Wednesday, May 8, 2013
I Can Mat (Almost), Can You?
Not too long ago I attended a camera club session on how to mat photos. The process was fairly straightforward: Measure the photo or picture, measure the size of the frame, cut the mat to fit the frame, then cut the opening to frame the centered photo. The instructors told me they'd only have to show me once, and I'd have the knowledge of the process forever. (Note: I now believe they were all physicists with extremely nimble brains and spatial memory/understanding that gave them the ability to twirl imagined objects inside their heads; but I digress).
Simple enough: Buy a mat cutter, get some mats, and start framing all the stuff I have stockpiled in the guest room closet. I set up a charming workspace with a sunny view of my backyard chickens at play. I soon learned that my table wasn't big enough, my straightedges were all too short, and that I still suffer from the same old spatial disorganization that showed up in my early elementary school standardized tests.
It took me a good part of a day and a lot of really spectacular language to produce the framed work above. I ruined the other half of the mat by getting the measurements wrong more times than I'd like to admit. Who knew that sweet little quilted measuring tape from Etsy was so, well, inaccurate--at least in my hands and for this purpose. You see, the mat curved when dangling over the edge of the inadequate (but really nicely refinished) antique table, making for wildly varying measurements. I figure that this is something those physicists know all about--curved planes being a different length from straight ones, or something like that. I measured twice and three times, indeed, with all sorts of results.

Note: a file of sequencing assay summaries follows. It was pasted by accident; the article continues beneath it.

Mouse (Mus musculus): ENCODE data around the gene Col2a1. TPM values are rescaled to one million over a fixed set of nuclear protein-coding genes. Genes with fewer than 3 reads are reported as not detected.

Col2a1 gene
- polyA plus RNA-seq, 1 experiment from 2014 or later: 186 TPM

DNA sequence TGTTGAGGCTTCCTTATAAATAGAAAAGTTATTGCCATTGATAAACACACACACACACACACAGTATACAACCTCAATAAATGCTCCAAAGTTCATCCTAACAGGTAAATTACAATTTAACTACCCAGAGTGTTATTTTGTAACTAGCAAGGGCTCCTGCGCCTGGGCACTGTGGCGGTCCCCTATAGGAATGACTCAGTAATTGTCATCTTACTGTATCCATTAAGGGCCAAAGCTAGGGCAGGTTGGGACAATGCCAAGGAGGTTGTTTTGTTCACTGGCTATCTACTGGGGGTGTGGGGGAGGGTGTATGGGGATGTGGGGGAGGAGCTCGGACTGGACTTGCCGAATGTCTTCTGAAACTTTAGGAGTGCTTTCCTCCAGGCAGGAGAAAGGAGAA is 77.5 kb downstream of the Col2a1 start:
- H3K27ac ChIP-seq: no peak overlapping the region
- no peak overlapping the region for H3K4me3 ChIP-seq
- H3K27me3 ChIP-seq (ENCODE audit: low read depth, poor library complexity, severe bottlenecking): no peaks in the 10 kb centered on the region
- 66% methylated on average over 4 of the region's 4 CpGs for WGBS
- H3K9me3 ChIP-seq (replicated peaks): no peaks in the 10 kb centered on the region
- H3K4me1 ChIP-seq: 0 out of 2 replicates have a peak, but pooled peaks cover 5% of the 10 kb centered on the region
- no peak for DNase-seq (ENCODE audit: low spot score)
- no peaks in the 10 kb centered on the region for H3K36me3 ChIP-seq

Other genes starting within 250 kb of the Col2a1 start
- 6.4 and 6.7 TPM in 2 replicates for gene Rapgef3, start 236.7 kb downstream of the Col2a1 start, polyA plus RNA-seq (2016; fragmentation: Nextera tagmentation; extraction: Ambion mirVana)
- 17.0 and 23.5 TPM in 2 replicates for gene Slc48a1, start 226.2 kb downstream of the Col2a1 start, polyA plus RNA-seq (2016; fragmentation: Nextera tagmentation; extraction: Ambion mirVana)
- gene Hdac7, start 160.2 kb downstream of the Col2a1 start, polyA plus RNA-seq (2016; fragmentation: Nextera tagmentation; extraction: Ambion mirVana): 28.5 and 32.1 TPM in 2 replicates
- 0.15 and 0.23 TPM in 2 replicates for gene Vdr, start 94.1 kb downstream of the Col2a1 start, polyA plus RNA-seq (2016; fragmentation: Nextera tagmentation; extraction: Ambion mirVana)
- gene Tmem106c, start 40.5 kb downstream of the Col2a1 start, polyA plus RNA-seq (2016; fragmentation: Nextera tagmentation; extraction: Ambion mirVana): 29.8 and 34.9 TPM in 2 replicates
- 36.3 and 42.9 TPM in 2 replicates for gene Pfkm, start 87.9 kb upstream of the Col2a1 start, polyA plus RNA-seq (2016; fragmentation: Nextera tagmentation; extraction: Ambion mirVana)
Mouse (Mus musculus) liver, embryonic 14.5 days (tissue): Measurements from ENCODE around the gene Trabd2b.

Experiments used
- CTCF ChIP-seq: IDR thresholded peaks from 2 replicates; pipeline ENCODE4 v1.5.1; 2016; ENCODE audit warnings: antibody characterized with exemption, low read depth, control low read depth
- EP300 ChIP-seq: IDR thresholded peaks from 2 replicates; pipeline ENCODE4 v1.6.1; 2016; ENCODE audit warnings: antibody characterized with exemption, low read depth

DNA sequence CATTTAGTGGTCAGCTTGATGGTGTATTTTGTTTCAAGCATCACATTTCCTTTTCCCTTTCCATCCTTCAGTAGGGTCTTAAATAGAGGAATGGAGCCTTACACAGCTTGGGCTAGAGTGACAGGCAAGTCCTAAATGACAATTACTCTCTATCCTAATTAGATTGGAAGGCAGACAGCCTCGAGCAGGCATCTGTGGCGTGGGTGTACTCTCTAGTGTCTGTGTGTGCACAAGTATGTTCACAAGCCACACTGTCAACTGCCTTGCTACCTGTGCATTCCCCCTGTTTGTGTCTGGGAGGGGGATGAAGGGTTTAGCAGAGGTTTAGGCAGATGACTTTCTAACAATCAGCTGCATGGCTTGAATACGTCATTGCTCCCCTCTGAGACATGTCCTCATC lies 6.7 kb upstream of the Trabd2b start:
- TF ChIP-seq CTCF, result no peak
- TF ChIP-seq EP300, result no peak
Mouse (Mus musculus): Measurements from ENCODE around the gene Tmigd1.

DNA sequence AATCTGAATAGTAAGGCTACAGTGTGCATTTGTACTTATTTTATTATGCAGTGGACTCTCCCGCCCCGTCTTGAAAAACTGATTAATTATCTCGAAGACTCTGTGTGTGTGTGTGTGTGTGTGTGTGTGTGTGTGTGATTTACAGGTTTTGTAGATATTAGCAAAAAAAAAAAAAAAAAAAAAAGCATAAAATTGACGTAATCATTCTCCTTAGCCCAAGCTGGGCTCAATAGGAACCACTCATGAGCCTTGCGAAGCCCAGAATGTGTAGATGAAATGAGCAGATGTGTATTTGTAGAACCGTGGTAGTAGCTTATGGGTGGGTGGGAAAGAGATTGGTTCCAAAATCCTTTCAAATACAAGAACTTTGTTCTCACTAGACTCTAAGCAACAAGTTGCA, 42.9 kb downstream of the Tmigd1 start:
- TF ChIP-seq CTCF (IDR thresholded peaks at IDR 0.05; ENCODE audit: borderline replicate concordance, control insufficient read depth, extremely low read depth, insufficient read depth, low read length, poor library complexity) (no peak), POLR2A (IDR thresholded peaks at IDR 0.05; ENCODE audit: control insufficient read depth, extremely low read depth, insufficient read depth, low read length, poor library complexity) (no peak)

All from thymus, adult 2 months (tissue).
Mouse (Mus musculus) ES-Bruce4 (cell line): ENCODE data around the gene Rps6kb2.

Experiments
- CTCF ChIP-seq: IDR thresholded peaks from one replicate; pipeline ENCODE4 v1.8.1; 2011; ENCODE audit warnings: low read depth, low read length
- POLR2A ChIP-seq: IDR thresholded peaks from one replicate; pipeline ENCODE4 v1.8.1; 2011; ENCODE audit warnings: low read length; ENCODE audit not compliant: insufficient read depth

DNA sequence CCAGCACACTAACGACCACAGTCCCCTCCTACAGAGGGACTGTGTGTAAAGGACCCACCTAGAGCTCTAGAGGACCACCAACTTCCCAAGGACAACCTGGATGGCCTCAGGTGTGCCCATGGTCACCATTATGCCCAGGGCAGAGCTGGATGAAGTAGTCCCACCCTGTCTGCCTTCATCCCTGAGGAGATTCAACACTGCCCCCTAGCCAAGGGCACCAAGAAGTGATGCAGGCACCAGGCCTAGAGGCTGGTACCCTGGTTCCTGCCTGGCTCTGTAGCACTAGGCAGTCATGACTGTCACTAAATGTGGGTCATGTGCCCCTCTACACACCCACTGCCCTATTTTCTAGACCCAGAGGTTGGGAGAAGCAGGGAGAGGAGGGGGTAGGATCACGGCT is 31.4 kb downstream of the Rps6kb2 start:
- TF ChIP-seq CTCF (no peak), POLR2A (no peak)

With the last piece of nearly-correct sized mat available, I then aligned the angled cutter in the wrong direction for the correct bevel of the interior mat cut, because I was cutting from the back side and couldn't rearrange the thing in my mind to make the angled cut correctly. I still used the mat, secret underneath bevel and all.
So, there you have it. A flawed piece, for sure, but I'm still pretty proud of it. The picture is the cover of a Tahitian-themed restaurant menu from Texas back in the 1940s or 1950s, which I bought at an estate sale for 50 cents. The frame was from a charity resale shop and cost $1.00. I brushed on some leftover semi-gloss paint in a nice shade of blue; unhappily, the desert wind was blowing hard that day, so the frame has a colorful but distressed finish. The mat was the most expensive part (as long as we don't discuss the cost of the mat cutter) at $7.99, because I assumed it was still 40% off at the hobby store and it wasn't.
And that's how I learned a little about how to mat and a lot about expressive language and the physics of space and time, all in one day.